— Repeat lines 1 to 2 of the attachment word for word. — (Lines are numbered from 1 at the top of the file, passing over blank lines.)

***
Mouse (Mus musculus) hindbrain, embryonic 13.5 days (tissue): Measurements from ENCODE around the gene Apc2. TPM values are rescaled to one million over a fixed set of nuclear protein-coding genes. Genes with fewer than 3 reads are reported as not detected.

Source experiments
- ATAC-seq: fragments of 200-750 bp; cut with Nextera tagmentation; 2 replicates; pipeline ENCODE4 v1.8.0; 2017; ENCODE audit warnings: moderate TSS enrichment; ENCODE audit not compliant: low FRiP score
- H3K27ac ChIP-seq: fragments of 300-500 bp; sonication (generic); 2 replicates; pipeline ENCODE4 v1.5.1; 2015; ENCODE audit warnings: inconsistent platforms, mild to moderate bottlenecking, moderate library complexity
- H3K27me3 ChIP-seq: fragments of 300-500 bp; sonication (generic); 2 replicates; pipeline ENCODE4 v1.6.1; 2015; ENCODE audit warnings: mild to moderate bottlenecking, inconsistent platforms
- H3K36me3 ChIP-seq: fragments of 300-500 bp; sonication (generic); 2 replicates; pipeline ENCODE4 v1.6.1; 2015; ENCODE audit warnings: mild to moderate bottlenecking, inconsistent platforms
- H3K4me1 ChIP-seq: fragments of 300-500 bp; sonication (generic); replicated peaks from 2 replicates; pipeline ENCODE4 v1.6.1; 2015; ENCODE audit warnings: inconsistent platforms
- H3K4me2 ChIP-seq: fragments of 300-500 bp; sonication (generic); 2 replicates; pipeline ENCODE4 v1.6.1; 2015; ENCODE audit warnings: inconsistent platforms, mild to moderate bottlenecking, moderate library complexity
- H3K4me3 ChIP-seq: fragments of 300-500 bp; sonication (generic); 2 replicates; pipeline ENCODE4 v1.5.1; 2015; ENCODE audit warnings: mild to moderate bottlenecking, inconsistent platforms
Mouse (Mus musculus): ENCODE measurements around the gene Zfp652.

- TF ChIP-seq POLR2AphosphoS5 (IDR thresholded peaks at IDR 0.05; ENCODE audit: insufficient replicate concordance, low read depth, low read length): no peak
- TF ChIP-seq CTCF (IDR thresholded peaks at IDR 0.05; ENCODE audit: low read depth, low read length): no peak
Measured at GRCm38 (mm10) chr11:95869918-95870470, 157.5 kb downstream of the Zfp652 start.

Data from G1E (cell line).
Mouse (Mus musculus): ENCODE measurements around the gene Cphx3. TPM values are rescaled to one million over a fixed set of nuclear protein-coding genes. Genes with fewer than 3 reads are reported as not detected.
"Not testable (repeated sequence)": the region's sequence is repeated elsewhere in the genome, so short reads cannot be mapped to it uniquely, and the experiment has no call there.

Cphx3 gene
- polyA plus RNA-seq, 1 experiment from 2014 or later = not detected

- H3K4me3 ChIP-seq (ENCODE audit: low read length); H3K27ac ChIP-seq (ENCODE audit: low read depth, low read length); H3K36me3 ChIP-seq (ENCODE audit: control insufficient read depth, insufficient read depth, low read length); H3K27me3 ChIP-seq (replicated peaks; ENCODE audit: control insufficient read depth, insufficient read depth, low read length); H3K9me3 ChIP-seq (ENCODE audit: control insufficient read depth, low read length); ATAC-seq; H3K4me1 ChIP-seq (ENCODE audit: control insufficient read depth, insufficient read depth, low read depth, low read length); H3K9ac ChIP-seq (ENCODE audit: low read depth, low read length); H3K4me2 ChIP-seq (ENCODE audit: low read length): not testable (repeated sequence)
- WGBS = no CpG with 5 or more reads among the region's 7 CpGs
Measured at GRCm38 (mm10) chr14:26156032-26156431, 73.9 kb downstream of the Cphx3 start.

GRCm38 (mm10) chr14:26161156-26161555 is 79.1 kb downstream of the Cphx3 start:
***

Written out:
Mouse (Mus musculus) hindbrain, embryonic 13.5 days (tissue): Measurements from ENCODE around the gene Apc2. TPM values are rescaled to one million over a fixed set of nuclear protein-coding genes. Genes with fewer than 3 reads are reported as not detected.

Source experiments